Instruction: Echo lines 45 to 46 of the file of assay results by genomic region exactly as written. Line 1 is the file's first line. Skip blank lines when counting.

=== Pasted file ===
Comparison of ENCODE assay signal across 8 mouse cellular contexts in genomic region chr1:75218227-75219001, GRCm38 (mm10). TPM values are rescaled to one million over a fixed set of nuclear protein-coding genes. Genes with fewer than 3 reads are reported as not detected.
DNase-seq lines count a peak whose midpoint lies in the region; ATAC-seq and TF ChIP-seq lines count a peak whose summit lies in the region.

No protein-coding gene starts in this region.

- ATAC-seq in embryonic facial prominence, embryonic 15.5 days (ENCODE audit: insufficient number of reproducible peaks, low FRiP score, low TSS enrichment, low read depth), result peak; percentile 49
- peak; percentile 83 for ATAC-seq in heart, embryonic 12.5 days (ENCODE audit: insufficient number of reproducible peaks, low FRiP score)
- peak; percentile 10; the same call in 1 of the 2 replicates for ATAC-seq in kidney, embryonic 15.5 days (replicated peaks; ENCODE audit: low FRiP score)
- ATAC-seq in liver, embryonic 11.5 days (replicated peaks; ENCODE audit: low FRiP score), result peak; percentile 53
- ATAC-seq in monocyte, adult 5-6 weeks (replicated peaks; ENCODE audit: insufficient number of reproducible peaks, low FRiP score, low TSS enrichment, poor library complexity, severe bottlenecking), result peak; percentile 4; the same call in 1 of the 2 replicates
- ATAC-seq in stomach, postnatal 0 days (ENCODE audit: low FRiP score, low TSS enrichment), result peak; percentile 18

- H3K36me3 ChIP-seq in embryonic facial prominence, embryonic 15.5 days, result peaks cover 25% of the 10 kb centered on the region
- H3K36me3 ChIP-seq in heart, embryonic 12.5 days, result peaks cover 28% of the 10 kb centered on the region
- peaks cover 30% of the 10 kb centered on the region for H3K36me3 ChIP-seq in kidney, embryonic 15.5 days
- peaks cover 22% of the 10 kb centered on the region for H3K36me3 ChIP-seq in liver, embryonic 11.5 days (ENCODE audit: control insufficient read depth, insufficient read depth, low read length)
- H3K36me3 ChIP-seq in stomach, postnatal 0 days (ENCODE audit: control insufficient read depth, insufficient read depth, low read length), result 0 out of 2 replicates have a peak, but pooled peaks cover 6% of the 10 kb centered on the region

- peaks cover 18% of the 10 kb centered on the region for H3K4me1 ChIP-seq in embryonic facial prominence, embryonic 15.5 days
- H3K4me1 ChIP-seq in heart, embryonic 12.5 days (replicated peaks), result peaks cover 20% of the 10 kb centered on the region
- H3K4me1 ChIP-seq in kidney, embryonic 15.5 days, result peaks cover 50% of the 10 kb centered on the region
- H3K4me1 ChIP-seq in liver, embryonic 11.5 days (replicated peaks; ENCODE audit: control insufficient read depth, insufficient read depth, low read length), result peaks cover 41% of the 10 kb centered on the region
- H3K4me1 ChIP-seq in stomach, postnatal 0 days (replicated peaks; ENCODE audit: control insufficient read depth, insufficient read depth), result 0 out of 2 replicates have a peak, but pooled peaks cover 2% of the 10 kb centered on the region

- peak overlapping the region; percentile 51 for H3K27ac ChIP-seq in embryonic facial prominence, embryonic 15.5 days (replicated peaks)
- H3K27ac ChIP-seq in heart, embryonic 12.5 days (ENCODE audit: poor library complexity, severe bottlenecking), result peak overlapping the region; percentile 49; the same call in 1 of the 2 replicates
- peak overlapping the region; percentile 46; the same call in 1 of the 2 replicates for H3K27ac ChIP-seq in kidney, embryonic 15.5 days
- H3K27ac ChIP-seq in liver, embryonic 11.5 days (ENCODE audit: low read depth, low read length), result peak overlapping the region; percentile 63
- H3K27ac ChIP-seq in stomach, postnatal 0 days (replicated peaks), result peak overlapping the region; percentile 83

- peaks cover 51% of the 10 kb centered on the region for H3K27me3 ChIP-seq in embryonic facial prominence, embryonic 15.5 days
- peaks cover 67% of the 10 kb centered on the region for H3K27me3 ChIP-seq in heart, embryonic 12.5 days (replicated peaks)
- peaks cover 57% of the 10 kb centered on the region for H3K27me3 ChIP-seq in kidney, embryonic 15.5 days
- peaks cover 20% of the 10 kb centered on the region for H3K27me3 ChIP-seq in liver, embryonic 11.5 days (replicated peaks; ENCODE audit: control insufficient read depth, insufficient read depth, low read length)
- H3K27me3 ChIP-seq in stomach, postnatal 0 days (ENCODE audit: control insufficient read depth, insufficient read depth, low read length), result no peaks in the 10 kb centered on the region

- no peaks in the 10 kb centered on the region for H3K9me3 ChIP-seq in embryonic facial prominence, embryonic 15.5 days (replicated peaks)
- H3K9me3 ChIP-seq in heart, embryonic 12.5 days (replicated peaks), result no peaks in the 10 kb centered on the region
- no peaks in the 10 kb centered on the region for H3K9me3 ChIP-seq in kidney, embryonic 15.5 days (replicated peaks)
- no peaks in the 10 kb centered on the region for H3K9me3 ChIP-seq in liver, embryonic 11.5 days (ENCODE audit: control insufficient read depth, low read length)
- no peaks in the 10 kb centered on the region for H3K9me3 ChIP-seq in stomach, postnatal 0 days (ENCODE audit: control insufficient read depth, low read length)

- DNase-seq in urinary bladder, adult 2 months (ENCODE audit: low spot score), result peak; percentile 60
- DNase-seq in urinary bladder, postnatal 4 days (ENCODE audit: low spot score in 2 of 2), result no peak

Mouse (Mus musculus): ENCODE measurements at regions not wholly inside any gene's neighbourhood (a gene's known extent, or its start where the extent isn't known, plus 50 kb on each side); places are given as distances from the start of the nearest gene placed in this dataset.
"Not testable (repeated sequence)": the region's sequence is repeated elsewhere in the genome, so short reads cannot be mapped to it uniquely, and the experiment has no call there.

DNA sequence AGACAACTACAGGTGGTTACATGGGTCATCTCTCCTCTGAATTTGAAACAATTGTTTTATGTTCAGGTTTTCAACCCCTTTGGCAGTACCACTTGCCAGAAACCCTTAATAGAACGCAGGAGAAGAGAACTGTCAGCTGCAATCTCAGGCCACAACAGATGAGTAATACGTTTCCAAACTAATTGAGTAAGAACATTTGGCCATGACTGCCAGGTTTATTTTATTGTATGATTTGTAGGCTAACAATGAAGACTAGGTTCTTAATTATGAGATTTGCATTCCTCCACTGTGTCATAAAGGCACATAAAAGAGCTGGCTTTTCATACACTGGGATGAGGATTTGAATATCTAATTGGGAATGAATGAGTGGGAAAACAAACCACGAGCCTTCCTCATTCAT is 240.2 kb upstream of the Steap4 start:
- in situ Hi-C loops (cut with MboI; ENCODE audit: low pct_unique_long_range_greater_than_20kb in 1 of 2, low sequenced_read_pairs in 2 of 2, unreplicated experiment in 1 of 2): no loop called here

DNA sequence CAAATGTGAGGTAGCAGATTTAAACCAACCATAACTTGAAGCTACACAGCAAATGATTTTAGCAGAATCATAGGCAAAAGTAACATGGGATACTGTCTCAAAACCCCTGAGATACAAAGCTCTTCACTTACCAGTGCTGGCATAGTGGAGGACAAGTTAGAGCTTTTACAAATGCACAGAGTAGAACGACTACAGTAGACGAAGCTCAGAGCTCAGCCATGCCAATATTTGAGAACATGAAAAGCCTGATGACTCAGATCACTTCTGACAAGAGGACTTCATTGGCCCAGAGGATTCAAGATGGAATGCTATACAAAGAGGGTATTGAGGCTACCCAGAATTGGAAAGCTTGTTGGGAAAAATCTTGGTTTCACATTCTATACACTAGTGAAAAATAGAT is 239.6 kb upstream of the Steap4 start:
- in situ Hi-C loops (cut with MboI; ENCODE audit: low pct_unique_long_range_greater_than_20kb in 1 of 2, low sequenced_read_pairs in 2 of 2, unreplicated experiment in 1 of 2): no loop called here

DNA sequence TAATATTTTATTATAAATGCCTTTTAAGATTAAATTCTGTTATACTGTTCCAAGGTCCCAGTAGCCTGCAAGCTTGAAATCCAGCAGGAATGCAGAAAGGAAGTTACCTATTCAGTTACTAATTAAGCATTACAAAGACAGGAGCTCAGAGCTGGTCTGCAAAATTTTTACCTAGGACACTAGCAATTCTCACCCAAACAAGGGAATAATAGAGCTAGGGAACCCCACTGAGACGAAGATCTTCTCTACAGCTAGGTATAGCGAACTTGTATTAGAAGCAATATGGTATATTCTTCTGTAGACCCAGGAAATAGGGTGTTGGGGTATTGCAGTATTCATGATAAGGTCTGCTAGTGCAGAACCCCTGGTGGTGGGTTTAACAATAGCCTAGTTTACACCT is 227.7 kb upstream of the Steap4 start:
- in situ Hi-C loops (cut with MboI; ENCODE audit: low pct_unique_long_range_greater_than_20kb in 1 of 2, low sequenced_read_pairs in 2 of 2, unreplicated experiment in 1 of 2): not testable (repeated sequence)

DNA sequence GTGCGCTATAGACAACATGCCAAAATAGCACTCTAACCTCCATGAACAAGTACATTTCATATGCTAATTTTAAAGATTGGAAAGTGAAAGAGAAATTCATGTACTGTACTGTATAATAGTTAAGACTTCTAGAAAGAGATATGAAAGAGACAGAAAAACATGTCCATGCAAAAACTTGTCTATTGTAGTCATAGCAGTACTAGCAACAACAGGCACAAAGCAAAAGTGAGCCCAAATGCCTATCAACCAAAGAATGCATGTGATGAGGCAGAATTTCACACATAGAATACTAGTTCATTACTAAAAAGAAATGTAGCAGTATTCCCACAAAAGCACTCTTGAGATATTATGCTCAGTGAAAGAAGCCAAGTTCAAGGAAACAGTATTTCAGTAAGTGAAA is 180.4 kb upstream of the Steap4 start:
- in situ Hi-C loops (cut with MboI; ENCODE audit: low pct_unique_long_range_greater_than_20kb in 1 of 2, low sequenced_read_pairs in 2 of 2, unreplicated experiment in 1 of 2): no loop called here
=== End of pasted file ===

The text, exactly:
DNA sequence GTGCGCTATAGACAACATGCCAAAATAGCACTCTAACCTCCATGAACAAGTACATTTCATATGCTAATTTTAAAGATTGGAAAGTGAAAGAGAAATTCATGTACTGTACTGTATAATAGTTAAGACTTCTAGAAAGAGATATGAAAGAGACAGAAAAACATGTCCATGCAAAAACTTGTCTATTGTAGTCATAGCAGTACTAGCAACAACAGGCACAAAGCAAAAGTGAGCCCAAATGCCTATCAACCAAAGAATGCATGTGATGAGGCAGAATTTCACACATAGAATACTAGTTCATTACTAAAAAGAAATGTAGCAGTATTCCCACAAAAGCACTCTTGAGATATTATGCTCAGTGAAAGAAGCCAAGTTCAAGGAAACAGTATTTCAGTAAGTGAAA is 180.4 kb upstream of the Steap4 start:
- in situ Hi-C loops (cut with MboI; ENCODE audit: low pct_unique_long_range_greater_than_20kb in 1 of 2, low sequenced_read_pairs in 2 of 2, unreplicated experiment in 1 of 2): no loop called here